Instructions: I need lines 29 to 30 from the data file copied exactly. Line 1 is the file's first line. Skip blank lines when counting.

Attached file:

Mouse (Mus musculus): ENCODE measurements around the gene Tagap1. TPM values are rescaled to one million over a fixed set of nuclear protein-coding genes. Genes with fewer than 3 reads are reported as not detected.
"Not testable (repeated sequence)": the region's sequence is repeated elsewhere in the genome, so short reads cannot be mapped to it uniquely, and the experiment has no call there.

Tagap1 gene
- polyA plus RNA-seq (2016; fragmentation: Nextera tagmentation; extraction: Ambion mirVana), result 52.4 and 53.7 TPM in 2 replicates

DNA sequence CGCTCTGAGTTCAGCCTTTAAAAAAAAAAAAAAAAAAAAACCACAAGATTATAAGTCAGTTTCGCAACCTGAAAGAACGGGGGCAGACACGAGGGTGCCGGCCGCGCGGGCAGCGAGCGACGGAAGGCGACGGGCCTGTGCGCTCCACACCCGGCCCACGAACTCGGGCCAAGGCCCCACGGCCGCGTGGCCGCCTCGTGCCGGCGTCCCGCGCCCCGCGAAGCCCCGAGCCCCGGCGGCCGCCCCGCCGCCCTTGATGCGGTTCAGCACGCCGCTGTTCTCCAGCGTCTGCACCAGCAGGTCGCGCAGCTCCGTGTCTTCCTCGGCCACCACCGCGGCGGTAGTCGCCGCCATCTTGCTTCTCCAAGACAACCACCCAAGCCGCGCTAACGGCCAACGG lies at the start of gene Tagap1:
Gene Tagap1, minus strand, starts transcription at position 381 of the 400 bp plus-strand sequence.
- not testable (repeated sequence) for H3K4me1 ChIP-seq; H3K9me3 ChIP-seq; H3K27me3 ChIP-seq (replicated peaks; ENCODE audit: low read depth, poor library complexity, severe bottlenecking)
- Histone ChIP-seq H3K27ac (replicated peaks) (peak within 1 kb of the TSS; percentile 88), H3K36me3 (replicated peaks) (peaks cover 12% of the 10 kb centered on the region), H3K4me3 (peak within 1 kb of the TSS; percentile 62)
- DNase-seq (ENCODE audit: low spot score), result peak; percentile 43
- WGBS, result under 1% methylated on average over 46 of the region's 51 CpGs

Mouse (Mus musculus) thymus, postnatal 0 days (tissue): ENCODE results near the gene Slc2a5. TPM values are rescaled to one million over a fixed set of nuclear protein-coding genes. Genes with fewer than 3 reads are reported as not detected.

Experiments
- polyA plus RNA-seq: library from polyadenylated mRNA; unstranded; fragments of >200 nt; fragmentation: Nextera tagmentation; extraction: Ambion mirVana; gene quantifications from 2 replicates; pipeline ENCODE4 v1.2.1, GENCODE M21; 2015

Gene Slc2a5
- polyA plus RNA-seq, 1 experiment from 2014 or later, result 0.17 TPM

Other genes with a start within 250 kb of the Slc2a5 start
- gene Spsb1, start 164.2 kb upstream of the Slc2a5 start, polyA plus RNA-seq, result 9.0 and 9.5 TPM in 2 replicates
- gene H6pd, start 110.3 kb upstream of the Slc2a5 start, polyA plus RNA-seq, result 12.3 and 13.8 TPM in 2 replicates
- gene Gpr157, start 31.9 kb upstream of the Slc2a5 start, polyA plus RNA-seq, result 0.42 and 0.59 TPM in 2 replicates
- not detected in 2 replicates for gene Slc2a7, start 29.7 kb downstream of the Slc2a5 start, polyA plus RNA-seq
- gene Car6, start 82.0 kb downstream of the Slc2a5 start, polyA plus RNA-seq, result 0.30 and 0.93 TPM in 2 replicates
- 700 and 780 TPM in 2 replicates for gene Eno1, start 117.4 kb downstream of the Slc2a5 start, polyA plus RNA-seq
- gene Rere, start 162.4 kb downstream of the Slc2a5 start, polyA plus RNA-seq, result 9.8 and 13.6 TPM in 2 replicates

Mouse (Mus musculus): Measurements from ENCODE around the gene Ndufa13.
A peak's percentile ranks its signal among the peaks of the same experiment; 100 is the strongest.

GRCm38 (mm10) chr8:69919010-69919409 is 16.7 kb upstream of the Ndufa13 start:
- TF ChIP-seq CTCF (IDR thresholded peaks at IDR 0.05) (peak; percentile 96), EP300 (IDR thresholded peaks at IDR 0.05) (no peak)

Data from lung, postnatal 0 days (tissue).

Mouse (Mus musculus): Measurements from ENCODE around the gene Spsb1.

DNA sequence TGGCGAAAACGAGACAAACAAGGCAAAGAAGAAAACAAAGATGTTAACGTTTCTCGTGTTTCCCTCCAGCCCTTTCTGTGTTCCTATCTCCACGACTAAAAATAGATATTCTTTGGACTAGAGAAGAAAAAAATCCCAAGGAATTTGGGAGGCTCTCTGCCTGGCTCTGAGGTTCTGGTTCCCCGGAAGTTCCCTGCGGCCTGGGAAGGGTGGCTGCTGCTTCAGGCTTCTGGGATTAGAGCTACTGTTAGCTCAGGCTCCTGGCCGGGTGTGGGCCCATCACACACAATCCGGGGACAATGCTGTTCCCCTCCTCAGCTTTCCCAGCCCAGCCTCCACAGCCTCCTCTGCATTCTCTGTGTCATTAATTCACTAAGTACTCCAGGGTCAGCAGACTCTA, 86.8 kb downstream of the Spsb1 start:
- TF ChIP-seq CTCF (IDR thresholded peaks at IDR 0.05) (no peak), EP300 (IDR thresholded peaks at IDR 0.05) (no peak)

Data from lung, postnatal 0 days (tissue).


Mouse (Mus musculus): Measurements from ENCODE around the gene Spsb1.

DNA sequence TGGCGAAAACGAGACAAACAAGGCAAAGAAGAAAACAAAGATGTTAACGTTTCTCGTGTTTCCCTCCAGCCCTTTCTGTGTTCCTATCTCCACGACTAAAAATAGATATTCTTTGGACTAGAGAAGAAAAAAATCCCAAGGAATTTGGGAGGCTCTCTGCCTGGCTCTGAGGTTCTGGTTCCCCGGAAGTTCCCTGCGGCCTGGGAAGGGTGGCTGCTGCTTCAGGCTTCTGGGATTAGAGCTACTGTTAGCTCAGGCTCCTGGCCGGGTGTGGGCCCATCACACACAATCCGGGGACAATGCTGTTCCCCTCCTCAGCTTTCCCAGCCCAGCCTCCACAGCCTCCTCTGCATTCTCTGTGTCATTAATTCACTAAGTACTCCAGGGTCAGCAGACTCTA, 86.8 kb downstream of the Spsb1 start: